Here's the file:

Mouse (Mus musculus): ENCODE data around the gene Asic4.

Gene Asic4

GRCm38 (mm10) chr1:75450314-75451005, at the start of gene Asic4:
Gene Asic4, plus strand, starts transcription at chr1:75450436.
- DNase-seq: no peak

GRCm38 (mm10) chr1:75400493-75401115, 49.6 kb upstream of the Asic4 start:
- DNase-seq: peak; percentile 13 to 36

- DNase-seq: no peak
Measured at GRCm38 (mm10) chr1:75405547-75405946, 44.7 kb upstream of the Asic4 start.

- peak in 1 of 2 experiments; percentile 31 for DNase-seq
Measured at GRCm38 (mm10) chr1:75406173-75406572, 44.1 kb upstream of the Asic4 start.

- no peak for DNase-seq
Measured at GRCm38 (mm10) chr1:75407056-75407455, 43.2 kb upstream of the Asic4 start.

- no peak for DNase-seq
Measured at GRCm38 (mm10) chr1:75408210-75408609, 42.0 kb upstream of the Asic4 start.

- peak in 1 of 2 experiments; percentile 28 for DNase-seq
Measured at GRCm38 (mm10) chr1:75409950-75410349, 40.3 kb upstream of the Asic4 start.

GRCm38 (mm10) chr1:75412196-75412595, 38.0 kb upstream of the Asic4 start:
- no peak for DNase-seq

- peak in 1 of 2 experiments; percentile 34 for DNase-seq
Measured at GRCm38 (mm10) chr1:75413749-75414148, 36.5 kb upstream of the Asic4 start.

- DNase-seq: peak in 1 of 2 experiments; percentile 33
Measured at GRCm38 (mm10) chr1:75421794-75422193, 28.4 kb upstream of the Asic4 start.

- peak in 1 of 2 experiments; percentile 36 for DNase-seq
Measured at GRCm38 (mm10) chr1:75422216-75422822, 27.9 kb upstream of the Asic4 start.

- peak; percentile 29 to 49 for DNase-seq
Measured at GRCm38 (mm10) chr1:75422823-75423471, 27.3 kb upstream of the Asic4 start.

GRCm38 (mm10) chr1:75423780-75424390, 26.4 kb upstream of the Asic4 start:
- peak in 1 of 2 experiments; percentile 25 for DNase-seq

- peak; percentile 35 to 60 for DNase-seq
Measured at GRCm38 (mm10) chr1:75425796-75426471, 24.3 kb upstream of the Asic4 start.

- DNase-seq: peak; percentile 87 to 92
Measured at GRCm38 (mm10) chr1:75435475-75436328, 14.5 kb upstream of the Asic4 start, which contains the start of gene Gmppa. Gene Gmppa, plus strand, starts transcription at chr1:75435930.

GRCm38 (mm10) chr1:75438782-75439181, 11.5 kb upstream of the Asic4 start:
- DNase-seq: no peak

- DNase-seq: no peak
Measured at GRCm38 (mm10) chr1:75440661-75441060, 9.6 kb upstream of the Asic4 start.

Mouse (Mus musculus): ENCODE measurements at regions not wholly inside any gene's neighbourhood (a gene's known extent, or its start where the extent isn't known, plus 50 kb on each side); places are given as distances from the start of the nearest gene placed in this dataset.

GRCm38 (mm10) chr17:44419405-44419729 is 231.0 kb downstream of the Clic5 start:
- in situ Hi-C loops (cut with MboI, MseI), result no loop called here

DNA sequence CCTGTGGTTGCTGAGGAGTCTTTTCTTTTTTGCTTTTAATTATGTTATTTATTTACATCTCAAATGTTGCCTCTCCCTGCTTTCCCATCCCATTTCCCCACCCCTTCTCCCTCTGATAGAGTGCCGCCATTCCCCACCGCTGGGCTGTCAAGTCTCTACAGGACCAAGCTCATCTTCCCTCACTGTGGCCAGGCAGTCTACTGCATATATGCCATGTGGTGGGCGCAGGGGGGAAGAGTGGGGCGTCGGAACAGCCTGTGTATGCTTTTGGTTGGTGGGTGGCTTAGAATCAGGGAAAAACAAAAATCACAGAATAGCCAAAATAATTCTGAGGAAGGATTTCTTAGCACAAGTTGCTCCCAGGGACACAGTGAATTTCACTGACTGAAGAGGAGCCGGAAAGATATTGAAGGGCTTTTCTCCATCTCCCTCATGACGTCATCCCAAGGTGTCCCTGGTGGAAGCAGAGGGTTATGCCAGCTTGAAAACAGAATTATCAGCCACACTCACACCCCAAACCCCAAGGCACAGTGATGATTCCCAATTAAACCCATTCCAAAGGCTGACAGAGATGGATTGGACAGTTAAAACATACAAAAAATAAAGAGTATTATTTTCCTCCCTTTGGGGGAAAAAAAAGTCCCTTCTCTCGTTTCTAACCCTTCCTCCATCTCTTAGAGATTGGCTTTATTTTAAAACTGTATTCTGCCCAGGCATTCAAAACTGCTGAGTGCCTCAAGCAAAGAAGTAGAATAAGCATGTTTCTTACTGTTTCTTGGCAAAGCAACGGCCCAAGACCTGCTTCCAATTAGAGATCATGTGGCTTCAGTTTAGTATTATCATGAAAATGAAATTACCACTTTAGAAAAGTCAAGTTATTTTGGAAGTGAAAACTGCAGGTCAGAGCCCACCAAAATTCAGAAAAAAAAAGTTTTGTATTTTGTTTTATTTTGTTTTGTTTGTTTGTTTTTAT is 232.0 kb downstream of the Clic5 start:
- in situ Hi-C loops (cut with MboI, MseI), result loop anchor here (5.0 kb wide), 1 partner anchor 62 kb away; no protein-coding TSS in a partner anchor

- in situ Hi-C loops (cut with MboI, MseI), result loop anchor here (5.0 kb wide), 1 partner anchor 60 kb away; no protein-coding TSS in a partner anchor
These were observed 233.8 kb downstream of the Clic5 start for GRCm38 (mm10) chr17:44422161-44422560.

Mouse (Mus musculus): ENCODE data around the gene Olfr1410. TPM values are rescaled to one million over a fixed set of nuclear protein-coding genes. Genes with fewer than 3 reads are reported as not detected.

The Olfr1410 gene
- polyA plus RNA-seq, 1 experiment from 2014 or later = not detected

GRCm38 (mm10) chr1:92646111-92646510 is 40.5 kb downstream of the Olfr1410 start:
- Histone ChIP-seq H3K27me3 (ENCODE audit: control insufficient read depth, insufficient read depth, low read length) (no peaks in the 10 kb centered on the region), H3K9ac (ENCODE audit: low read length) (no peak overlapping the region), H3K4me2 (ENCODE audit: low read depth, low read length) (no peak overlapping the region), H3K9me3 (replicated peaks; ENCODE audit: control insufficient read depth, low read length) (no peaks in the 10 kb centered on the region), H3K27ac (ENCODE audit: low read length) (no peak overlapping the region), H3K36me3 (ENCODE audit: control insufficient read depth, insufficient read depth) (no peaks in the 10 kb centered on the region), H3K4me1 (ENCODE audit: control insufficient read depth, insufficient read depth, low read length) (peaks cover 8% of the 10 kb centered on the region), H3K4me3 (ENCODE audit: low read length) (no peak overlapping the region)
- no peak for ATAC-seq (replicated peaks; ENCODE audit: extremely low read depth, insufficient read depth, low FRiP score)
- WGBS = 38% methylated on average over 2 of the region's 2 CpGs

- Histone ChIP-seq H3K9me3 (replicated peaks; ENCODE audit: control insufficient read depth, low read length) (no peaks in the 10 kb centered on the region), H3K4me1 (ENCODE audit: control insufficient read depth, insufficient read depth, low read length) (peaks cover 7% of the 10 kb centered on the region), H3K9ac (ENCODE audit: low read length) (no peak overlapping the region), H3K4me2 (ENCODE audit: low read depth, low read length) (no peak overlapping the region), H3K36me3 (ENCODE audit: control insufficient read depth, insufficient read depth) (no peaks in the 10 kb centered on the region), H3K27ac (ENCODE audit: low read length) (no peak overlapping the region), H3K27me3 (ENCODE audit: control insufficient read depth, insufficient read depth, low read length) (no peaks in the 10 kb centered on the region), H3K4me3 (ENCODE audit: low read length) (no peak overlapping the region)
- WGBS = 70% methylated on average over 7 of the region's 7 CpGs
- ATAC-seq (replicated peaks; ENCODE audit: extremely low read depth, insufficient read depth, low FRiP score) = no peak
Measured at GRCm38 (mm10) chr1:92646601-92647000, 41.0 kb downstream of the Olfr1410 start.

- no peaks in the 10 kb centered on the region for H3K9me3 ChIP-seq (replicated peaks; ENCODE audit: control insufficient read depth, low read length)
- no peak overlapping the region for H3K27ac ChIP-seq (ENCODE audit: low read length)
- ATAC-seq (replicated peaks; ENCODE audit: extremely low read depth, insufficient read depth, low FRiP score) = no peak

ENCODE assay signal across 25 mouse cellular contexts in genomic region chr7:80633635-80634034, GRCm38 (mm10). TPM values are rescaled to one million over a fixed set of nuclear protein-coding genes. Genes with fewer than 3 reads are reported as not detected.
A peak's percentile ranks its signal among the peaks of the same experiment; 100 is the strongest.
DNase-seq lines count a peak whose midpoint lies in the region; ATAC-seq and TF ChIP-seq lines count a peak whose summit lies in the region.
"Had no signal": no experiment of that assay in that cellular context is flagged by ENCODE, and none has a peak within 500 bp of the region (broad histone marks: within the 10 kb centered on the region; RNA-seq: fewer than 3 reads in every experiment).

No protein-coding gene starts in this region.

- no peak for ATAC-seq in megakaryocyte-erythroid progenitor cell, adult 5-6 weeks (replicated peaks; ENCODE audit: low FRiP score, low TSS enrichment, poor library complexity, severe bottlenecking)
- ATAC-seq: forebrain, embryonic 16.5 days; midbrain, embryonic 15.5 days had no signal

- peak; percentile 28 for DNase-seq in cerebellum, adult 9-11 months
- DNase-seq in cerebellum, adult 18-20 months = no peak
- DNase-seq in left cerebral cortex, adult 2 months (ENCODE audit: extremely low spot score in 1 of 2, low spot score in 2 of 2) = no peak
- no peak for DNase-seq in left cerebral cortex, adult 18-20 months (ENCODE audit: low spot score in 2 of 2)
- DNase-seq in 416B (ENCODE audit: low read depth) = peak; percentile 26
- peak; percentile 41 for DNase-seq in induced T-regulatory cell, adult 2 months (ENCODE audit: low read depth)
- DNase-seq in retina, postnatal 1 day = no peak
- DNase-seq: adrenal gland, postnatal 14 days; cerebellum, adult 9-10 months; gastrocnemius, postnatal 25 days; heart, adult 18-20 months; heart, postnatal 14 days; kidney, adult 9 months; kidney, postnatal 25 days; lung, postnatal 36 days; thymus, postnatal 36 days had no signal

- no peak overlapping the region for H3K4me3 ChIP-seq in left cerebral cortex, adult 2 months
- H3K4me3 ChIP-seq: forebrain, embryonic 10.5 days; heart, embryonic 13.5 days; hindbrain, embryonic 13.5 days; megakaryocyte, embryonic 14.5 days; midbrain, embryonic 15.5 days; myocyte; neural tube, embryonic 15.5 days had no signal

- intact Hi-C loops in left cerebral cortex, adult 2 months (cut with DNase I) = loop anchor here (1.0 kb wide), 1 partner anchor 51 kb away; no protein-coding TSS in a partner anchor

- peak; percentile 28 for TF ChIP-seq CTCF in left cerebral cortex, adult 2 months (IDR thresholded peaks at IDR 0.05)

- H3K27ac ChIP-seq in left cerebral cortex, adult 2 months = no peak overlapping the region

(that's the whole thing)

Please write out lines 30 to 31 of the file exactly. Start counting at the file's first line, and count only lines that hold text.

- peak; percentile 35 to 60 for DNase-seq
Measured at GRCm38 (mm10) chr1:75425796-75426471, 24.3 kb upstream of the Asic4 start.